Ken Currie (born 1960 in North Shields, Northumberland, England) is a Scottish artist and a graduate of Glasgow School of Art (1978–1983). Ken grew up in industrial Glasgow. This has had a significant influence on his early works. In the 1980s Currie produced a series of works that romanticised Red Clydeside depicting heroic Dockworkers, Shop-stewards and urban areas along the River Clyde.[1][2] These works were also in response to then British Prime Minister Margaret Thatcher's policies that he believed were the greatest threat to culture of labour.

Ken Currie
Ken Currie, 2016 (Photograph Antonio Parente).jpg
Ken Currie in 2016
Born1960 (age 62–63)
EducationGlasgow School of Art
Known forPainting, Printmaking
Notable workThree Oncologists, Portrait of Peter Higgs, Chimera


Chimera, 2010

Currie's paintings show a profound interest in the body (physical and metaphorical) and the "terror" of mortality.[3] His works are primarily concerned with how the human body is affected by illness, ageing and physical injury.[citation needed] Closely related to these themes, his work also deals with social and political issues and philosophical questions. Although many of the images dealing with metaphysical questions do not feature figures, a human presence is nevertheless suggested.[how?]

He was labeled as one of the "New Glasgow Boys" along with Peter Howson, Adrian Wiszniewski and Steven Campbell who studied together at the Glasgow School of Art.[4]

His Glasgow History Mural was commissioned on the 200th anniversary of the Calton weavers massacre in 1787 and is displayed on the ceiling of the People's Palace.[5]

He has occasionally worked as a portraitist. Three Oncologists (2002) is in the collection of the Scottish National Portrait Gallery; it depicts Professor Robert J Steele, Professor Sir Alfred Cuschieri and Professor Sir David P Lane, three doctors from Ninewells Hospital, Dundee, in a "haunting", "spectral" painting that reflects the popular fear of cancer.[4]

Currie was commissioned by the University of Edinburgh to paint a portrait of Peter Higgs, the theoretical physicist, which was unveiled in 2009. He is a "reluctant portraitist", and this was only his second portrait.[6] He said, referring to the Higgs boson, "I am very interested in Peter's work. I don't for one second claim to grasp the theory, but I do understand the sublime, and there is a sublime quality to it all, a beauty, an awesome quality. In some respects, the subject is quite terrifying."[7]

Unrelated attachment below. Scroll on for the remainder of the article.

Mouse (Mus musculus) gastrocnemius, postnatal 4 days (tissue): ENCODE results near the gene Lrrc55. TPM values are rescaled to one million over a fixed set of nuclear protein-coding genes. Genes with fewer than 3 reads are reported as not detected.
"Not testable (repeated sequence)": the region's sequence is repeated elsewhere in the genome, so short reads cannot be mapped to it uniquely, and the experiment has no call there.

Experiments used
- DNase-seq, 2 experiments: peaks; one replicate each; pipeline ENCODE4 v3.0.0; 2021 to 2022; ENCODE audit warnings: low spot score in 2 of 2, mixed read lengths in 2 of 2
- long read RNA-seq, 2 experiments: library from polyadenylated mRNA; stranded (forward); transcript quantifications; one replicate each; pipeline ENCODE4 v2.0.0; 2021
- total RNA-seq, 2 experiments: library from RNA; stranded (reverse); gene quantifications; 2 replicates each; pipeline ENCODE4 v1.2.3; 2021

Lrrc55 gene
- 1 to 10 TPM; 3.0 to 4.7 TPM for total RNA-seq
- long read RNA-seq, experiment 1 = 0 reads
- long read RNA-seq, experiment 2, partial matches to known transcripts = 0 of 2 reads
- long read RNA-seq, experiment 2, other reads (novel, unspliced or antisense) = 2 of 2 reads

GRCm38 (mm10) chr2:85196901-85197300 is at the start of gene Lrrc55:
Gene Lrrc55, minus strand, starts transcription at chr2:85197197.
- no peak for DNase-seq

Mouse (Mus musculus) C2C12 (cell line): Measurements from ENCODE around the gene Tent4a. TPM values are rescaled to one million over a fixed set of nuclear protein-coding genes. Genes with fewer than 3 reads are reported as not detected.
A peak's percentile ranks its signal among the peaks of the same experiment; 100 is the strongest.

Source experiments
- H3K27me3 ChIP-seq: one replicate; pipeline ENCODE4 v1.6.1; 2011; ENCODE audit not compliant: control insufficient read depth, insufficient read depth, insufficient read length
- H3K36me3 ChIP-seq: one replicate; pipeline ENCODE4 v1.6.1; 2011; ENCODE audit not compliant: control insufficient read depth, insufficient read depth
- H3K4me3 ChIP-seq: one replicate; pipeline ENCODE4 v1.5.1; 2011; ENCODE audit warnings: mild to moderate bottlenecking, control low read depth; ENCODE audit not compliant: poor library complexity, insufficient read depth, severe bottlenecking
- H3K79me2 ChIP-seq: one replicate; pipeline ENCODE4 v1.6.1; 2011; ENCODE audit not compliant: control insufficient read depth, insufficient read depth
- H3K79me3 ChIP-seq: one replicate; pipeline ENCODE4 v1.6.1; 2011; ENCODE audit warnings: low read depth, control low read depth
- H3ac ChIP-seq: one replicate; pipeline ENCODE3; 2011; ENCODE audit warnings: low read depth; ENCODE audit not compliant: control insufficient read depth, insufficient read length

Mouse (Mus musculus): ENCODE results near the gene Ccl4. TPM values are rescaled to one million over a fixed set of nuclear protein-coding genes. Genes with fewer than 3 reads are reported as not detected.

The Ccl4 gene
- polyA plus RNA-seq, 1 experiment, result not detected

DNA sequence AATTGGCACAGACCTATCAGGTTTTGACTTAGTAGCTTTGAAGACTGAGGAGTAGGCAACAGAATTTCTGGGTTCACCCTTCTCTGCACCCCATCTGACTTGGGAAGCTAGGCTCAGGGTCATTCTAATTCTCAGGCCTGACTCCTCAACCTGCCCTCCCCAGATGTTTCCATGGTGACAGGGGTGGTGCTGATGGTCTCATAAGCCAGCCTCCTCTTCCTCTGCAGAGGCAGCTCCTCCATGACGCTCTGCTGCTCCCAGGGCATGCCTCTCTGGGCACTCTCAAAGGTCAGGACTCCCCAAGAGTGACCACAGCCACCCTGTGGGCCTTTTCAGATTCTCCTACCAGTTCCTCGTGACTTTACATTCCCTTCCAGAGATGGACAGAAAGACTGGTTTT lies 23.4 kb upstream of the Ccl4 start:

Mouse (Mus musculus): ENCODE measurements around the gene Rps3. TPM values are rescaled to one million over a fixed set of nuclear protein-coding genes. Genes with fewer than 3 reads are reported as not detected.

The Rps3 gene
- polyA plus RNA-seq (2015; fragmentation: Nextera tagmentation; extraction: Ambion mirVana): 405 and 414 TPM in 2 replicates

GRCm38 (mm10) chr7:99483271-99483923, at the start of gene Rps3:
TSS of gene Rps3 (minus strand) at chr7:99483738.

Most recently, Currie painted a large-scale portrait of preeminent forensic anthropologist Professor Dame Sue Black titled Unknown Man (2019).[8] Currie's portrait is on long-term loan to the Scottish National Portrait Gallery and is displayed publicly. Ken Currie expressed he was, “delighted to be able to loan the painting Unknown Man to the Scottish National Portrait Gallery. This will make the painting more accessible to a wider public and hopefully draw attention to the astonishing work that Sue Black has undertaken in her long career as an Anatomist and Forensic Anthropologist throughout the world”.[8]

The idea for the portrait came to fruition when Currie and Professor Black crossed paths during a BBC Radio 4 programme, The Anatomy Lesson, which featured discussion around the relationship between art and anatomy.[8] Following on from this meeting, Currie was invited to Professor Black's workplace at the University of Dundee, where she gave him a tour of the dissection room. The artist was so moved by what he witnessed and encountered, he later asked Professor Black to sit for a portrait.[8]

Christopher Baker, National Galleries Scotland, director of European and Scottish art and portraiture, said: “Encounters between accomplished artists and subjects can have electrifying results and that is certainly the case with this powerful portrait of the distinguished forensic scientist Professor Dame Sue Black by Ken Currie".[9]

Unfamiliar Reflection, 2006, Oil on canvas
Portrait of Peter Higgs, 2008 Oil on canvas


Exhibition Catalogs

  • Ken Currie: Tragic Forms [Catalogue of the exhibition held at Flowers 2016] London.
  • Ken Currie: Immortality [Catalogue of the exhibition held at Flowers 2010] London.
  • Ken Currie: Animals [Catalogue of the exhibition held at Flowers 2008] London.


  • Tom Normand, Ken Currie: Details of a Journey, Lund Humphries Publishers (1 June 2002), ISBN 0853318360
  • Ken Currie, Ken Currie Painting & Sculpture, 1995–96, Panart Publishing Limited (1 January 1996) ISBN 1901340007
  • Harrison, J. and Topp, G. (1995) Ken Currie: The Fourth Triptych and Other Works. Cleveland County Council.


  1. ^ McGinty, Stephen (13 July 2013). "New artists 'neglect' hard graft, says Ken Currie". The Scotman. Retrieved 5 September 2018.
  2. ^ "Profile on Ken Currie". The Essential School of Painting. 15 January 2015.
  3. ^ "Interview: Ken Currie on 'the terror' of mortality". The Scotsman.
  4. ^ a b Mcginty, Stephen (14 July 2013). "New artists 'neglect' hard graft, says Ken Currie". The Scotsman.
  5. ^ Ken Currie. "THE GLASGOW HISTORY MURAL". Media Matters. Retrieved 5 February 2010.
  6. ^ "A powerful driving force". Herald Scotland. Archived from the original on 9 October 2012. Retrieved 28 April 2011.
  7. ^ "Portrait of a man at beginning of time". The Times. Retrieved 28 April 2011.(subscription required)
  8. ^ a b c d "The Modern Portrait Showcases New Ken Currie Painting". National Galleries Scotland. 4 May 2021.
  9. ^ "Edinburgh's Scottish National Portrait Gallery to Reopen with Brand New Ken Currie Work". Edinburgh Evening News. 28 April 2021.

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